Advanced Photonics

Integrated terahertz vortex beam emitter for rotating target detection. Credit: Jingya Xie, USST


You may not realize it, but the Doppler effect is everywhere in our lives, from tracking the speed of cars with radar to locating satellites in the sky. It's all about how waves change their frequency when a source (like a radar signal) and a detector are in motion relative to each other. However, traditional radar systems hit a roadblock when trying to detect objects moving at right angles to their radar signals. This limitation has driven researchers to explore an entirely new approach.


Enter vortex radar

Imagine a radar system that doesn't just rely on linear waves but instead uses spiraling electromagnetic waves with orbital angular momentum (OAM). These special “vortex” waves have a helical twist and introduce a signature rotational Doppler effect when they encounter a spinning object.


To improve identification and detection of these rotational Doppler effects, researchers from University of Shanghai for Science and Technology (USST) have harnessed terahertz (THz) waves by developing an integrated THz vortex beam emitter, as reported in the Gold Open Access journal Advanced Photonics. According to USST Professor Yiming Zhu, corresponding author for the article, “To the best of our knowledge, this study represents the first demonstration of an integrated THz vortex beam emitter specifically designed for the detection of rotating targets.”


THz waves are uniquely suited for high-resolution radar imaging. In terms of frequency, they reside between microwaves and infrared waves, and have a unique ability to penetrate various materials while carrying minimal risk of damage. Yet while THz waves show great promise, they face their own set of challenges, such as low efficiency and instability issues.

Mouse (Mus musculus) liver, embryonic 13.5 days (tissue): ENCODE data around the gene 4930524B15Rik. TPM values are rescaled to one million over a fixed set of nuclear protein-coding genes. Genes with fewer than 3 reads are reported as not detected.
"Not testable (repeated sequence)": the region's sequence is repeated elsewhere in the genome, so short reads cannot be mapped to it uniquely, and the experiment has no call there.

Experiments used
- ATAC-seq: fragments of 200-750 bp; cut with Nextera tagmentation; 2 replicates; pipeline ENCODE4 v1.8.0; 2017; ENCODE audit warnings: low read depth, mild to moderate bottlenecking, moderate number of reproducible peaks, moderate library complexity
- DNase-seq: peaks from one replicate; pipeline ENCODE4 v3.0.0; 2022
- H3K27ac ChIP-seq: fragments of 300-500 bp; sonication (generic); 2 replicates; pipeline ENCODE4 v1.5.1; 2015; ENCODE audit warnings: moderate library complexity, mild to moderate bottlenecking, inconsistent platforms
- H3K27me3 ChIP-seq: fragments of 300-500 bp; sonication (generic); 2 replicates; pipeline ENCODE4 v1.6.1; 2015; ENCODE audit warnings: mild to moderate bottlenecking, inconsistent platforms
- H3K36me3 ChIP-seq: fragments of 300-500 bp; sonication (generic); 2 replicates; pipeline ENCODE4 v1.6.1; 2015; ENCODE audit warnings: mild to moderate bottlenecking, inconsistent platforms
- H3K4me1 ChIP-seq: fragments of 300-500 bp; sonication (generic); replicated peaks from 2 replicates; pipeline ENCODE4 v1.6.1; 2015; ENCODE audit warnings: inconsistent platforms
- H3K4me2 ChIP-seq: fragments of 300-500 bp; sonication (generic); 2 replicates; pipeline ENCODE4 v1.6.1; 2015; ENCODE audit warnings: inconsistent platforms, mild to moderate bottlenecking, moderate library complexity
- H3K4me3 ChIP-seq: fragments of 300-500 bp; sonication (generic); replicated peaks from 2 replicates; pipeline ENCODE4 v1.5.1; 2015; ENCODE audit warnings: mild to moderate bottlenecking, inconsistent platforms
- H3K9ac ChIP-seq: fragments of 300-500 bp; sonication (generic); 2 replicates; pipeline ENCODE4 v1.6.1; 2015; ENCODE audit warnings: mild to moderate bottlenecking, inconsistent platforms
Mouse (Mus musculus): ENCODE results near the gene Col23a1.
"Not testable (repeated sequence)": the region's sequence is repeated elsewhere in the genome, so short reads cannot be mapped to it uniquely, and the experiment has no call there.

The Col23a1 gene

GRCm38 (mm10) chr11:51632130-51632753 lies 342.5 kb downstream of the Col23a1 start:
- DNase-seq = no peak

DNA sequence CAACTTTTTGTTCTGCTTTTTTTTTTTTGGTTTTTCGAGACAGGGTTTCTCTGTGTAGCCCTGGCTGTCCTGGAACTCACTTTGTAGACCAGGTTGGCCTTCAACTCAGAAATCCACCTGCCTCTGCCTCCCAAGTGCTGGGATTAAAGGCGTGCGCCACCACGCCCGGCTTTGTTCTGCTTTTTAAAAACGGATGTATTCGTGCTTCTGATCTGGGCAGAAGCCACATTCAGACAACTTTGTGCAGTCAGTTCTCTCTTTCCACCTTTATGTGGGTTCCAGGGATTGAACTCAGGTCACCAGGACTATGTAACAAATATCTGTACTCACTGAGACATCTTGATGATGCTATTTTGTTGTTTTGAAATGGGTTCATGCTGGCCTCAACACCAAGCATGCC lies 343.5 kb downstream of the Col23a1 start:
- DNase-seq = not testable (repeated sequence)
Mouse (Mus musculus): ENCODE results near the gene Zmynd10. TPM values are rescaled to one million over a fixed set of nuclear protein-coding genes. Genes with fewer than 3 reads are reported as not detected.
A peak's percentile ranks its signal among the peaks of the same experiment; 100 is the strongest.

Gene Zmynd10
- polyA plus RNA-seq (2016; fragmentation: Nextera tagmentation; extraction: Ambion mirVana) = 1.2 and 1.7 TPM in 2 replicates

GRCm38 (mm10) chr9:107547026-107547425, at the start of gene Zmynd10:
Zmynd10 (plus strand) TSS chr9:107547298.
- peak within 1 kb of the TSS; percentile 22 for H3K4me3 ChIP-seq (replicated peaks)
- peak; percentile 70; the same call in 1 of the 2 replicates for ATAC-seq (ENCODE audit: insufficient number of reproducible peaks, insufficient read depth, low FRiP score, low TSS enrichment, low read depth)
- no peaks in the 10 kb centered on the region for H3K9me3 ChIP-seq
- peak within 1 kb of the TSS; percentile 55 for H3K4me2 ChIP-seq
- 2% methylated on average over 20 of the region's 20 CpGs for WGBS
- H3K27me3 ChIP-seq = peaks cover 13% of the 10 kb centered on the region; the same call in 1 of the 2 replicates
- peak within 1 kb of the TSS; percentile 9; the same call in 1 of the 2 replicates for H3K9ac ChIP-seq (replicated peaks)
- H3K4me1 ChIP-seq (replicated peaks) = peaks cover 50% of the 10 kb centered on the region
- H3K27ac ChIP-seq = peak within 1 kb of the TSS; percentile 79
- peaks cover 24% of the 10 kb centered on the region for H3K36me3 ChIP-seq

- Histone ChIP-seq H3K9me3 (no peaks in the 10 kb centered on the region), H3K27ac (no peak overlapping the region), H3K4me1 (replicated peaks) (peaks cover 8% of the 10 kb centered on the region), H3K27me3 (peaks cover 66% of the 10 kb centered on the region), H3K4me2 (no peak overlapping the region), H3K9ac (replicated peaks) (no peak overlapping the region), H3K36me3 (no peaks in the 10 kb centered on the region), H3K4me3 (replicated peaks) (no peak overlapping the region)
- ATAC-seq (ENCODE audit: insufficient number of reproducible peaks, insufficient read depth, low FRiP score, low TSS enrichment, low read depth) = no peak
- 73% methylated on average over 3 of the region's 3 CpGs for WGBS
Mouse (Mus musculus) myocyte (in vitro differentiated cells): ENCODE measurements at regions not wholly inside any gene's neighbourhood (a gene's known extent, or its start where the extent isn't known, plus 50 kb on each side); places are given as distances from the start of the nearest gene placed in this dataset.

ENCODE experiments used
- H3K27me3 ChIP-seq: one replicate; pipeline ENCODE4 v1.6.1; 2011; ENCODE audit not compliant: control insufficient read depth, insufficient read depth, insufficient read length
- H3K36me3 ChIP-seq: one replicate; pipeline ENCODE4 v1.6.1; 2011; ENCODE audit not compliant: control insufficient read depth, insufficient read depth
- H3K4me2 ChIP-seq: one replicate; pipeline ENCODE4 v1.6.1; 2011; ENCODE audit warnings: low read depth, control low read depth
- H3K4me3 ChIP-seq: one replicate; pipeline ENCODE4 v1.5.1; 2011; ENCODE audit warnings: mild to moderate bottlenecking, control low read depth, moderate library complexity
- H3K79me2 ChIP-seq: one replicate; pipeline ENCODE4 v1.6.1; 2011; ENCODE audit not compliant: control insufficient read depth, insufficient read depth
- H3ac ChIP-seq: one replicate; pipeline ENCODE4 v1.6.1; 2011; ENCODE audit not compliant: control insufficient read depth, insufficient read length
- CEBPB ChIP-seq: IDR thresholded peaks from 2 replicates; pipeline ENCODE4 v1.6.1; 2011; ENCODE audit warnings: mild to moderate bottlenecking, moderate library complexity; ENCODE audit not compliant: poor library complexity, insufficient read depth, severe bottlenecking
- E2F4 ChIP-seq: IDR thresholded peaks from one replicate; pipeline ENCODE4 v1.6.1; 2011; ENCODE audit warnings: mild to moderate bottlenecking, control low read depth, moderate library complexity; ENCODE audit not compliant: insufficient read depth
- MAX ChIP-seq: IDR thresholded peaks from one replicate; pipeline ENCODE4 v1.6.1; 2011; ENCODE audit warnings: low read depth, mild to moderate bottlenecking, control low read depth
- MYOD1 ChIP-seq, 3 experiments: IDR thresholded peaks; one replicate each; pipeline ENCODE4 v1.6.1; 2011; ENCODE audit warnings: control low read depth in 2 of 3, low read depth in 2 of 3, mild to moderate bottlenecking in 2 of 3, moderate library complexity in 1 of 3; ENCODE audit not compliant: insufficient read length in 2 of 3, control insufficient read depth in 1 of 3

Pinpointing rotational speed

Investigating possibilities for practical and tunable THz vortex emitters along with corresponding detection schemes, the research team developed a new approach combining an integrated THz emitter and vortex beams with positive and negative charges. By manipulating the frequency of these vortex beams, they can generate radar signals that accurately measure the speed of a rotating object. This breakthrough offers a way to pinpoint an object's rotational speed with remarkable precision, with a maximum margin of error of just around 2 percent.

Their design involves the manipulation of the frequency to access different resonances in the beam emitter cavity, thereby enabling the generation of vortex beams with ±1 topological charges. These vortex beams subsequently illuminate a rotating object, and the resulting echo of the light waves can be received directly by a linearly polarized antenna. Through effective identification and detection of the rotational Doppler effect within the frequency spectrum, the rotational speed of the object can be accurately quantified.


Measurement results of rotating speed (a) for OAM mode +1 and (b) for OAM mode -1

Measurement results of rotating speed (a) for OAM mode +1 and (b) for OAM mode -1. The rotational speeds are from 251 rad/s to 628 rad/s. The red points are the measured data, and the solid blue lines are the theoretical values. Note: δ is the absolute error. Credit: Jingya Xie, USST.


The team also reportedly overcame a tricky problem related to polarization, making this radar system highly suitable for detecting rotation in the THz frequency range.


This innovative radar technology opens up exciting possibilities for a wide range of applications. Not only does it hold the potential to enhance radar target detection, but it could also usher in new countermeasure systems for tactical military defense. Plus, it's cost-effective and scalable, which means we might see this cutting-edge technology deployed sooner than we think.


Stay tuned for more developments in this groundbreaking field that could change the way we view and track moving objects.


For details, read the original research reported by J. Xie et al., “Integrated terahertz vortex beam emitter for rotating target detection,” Adv. Photon. 5(6) 066002 (2023), doi 10.1117/1.AP.5.6.066002